Abby, I’m surprised you feel troubled by the post, and I’m a little peeved that you think I am so unethical that I would encourage young people to avoid service simply for the sake of avoidance. I assume that anyone thinking about CO status must begin with a well-defined moral objection to war, and therefore the post is aimed both at young people who already know they object to war and need to know about the mechanics of establishing CO status, as well as the older adults (like me) who are advising these young people. Also, I’m well aware that people who don’t belong to a religious organization (whether a church or other type of congregation) can receive CO status — but I’m not writing for them, I’m writing for Unitarian Universalist youth and their supporters.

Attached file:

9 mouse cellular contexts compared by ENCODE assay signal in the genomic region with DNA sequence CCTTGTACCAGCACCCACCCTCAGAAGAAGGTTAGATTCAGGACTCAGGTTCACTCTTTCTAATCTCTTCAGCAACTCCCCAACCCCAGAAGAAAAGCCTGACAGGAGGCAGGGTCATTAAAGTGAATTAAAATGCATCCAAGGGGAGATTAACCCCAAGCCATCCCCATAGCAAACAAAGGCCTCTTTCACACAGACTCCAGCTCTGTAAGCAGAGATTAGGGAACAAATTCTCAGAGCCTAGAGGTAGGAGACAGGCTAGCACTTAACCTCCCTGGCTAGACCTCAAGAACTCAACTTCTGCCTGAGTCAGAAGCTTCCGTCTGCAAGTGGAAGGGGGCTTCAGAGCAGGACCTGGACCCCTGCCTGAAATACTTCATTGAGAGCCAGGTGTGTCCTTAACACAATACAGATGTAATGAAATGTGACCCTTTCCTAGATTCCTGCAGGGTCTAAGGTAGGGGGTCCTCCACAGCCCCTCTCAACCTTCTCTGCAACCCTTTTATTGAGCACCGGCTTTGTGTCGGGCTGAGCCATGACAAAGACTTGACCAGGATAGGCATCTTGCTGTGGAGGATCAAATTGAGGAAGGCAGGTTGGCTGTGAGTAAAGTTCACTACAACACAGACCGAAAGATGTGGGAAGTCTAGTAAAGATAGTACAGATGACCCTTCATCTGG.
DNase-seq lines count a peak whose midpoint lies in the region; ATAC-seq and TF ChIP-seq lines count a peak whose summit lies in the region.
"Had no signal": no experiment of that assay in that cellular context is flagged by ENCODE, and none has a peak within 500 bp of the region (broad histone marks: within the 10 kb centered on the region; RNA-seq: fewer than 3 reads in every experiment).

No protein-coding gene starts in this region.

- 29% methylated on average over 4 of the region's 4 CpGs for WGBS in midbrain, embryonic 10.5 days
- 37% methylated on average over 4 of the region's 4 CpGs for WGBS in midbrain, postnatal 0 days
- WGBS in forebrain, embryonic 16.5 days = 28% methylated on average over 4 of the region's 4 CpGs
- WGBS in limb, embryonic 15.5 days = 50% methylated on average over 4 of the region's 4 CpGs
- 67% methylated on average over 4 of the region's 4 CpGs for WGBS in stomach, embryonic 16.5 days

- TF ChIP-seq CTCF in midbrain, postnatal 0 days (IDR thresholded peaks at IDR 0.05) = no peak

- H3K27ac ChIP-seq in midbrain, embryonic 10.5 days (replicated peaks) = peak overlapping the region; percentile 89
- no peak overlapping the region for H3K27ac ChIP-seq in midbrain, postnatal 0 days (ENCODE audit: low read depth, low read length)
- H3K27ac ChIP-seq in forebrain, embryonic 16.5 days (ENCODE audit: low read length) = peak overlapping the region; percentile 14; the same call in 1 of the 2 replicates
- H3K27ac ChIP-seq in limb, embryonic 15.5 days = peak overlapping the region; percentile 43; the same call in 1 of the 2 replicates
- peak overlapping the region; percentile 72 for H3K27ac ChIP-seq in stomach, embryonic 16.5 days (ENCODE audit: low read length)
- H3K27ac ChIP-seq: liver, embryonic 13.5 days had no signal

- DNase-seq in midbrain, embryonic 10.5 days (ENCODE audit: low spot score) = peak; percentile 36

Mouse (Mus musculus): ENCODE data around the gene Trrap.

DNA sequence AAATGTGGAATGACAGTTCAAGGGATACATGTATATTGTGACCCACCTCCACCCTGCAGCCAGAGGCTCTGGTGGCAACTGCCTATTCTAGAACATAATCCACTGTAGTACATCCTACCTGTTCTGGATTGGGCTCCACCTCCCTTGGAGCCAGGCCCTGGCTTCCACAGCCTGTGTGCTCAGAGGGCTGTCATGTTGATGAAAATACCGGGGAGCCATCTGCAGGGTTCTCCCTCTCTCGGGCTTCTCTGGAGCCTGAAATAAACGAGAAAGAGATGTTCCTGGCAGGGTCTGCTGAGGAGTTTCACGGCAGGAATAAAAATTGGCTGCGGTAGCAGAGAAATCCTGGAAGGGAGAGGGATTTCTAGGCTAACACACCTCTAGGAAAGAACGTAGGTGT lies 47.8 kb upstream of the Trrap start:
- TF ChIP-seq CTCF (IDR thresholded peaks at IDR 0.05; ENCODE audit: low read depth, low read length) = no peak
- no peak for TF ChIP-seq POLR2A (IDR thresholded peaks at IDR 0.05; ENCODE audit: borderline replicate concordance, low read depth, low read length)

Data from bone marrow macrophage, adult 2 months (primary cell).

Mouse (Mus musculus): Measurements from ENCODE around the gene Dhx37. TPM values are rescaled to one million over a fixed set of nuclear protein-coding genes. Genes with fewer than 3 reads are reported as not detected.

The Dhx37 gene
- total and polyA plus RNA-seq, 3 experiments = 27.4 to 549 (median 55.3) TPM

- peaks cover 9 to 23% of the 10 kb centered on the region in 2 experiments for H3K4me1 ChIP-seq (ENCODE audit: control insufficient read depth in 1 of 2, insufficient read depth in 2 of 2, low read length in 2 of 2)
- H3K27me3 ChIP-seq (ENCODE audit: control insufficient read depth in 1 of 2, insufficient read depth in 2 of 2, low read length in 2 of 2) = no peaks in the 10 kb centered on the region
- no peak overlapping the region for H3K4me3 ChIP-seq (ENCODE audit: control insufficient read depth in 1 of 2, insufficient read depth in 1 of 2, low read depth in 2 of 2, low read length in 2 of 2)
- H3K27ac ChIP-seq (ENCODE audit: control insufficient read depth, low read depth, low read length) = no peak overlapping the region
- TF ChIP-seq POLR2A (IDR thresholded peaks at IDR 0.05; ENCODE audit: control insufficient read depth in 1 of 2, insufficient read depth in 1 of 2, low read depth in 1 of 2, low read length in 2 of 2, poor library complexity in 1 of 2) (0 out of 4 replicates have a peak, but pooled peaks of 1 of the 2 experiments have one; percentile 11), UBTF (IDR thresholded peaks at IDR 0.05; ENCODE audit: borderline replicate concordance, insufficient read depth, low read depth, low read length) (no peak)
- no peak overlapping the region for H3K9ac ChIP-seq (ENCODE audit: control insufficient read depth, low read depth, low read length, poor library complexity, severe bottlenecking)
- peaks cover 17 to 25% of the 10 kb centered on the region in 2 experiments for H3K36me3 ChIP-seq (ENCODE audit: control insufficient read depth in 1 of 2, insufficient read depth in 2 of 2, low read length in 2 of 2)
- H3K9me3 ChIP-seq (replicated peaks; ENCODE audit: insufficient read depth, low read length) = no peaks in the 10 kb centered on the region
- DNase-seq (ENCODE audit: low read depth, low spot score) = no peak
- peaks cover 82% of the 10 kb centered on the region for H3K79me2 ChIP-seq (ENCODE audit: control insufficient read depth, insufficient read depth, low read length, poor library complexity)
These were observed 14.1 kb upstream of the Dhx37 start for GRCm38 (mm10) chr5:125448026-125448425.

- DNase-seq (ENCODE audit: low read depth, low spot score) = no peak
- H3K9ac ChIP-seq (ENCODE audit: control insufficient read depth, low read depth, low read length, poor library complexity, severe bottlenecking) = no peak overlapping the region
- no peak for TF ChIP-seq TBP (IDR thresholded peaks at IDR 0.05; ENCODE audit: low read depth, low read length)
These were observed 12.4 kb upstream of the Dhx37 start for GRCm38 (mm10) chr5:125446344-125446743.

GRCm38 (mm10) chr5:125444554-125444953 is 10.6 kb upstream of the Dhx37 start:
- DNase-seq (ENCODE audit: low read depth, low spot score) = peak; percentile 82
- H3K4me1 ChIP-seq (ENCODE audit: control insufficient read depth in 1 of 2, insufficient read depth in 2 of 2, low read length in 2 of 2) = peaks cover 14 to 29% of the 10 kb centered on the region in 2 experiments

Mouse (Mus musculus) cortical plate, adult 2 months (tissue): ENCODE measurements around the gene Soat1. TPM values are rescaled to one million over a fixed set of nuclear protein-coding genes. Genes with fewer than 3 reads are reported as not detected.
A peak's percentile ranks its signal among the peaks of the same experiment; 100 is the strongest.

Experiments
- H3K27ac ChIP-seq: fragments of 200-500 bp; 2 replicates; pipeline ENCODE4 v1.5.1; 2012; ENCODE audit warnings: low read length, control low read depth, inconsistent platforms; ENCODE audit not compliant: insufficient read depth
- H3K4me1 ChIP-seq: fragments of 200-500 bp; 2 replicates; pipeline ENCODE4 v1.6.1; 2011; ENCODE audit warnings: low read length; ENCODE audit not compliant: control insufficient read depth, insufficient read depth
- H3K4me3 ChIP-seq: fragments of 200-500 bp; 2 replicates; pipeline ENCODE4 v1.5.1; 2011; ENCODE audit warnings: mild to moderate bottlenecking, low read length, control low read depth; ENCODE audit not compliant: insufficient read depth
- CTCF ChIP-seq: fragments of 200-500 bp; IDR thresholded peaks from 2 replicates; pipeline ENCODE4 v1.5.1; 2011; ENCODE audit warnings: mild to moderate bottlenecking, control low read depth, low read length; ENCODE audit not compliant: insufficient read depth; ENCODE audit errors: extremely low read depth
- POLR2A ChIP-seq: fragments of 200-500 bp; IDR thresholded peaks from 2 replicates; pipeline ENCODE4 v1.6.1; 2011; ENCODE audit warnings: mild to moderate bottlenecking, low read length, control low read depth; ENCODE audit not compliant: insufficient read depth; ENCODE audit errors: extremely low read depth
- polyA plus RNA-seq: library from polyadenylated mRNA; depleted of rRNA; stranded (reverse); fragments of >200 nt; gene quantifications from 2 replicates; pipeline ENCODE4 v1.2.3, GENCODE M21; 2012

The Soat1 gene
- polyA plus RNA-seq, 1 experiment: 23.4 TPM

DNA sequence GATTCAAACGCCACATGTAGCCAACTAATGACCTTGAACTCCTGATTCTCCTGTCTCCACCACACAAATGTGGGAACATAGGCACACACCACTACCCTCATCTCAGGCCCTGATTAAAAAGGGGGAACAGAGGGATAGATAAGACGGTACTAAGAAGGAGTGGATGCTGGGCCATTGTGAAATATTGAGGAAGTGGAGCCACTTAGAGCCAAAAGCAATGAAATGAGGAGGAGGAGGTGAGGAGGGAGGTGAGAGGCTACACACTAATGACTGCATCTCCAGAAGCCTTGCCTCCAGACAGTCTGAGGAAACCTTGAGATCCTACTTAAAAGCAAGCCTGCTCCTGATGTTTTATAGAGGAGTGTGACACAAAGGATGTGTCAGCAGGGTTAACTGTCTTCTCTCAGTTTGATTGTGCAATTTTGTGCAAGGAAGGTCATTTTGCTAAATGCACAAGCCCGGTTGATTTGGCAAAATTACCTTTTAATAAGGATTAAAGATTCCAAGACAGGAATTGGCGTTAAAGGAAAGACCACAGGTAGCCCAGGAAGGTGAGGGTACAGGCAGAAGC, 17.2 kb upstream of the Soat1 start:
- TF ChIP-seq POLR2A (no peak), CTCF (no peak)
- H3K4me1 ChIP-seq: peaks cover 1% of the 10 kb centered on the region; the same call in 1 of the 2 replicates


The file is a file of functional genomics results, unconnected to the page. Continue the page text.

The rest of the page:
That being said, I very much appreciate your service on your local Selective Service board. And of course more Unitarian Universalists should get involved in this, and every other kind of public service. Public service is very much in the tradition of both Unitarianism and Universalism, though it seems to have slipped from our consciousness in recent years. I’d argue that we are in fact required by our Unitarian Universalist values to give back to the world in service (though we will, obviously, argue about what kind of service we should engage in).